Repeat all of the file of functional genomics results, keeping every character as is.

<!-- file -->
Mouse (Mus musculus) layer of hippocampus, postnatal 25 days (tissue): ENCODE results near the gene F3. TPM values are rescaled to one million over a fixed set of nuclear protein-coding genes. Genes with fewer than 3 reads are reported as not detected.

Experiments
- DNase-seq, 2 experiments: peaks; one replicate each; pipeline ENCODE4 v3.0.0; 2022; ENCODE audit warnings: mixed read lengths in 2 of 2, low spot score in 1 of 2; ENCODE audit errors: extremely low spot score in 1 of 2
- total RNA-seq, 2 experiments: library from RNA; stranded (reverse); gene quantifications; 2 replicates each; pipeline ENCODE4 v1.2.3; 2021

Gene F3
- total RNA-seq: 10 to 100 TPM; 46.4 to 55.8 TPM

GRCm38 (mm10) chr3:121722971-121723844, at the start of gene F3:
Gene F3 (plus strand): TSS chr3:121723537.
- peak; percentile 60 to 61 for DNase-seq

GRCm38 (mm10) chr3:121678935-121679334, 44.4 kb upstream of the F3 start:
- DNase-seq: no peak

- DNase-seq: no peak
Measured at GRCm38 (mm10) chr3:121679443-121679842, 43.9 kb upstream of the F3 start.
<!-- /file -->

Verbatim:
Mouse (Mus musculus) layer of hippocampus, postnatal 25 days (tissue): ENCODE results near the gene F3. TPM values are rescaled to one million over a fixed set of nuclear protein-coding genes. Genes with fewer than 3 reads are reported as not detected.

Experiments
- DNase-seq, 2 experiments: peaks; one replicate each; pipeline ENCODE4 v3.0.0; 2022; ENCODE audit warnings: mixed read lengths in 2 of 2, low spot score in 1 of 2; ENCODE audit errors: extremely low spot score in 1 of 2
- total RNA-seq, 2 experiments: library from RNA; stranded (reverse); gene quantifications; 2 replicates each; pipeline ENCODE4 v1.2.3; 2021

Gene F3
- total RNA-seq: 10 to 100 TPM; 46.4 to 55.8 TPM

GRCm38 (mm10) chr3:121722971-121723844, at the start of gene F3:
Gene F3 (plus strand): TSS chr3:121723537.
- peak; percentile 60 to 61 for DNase-seq

GRCm38 (mm10) chr3:121678935-121679334, 44.4 kb upstream of the F3 start:
- DNase-seq: no peak

- DNase-seq: no peak
Measured at GRCm38 (mm10) chr3:121679443-121679842, 43.9 kb upstream of the F3 start.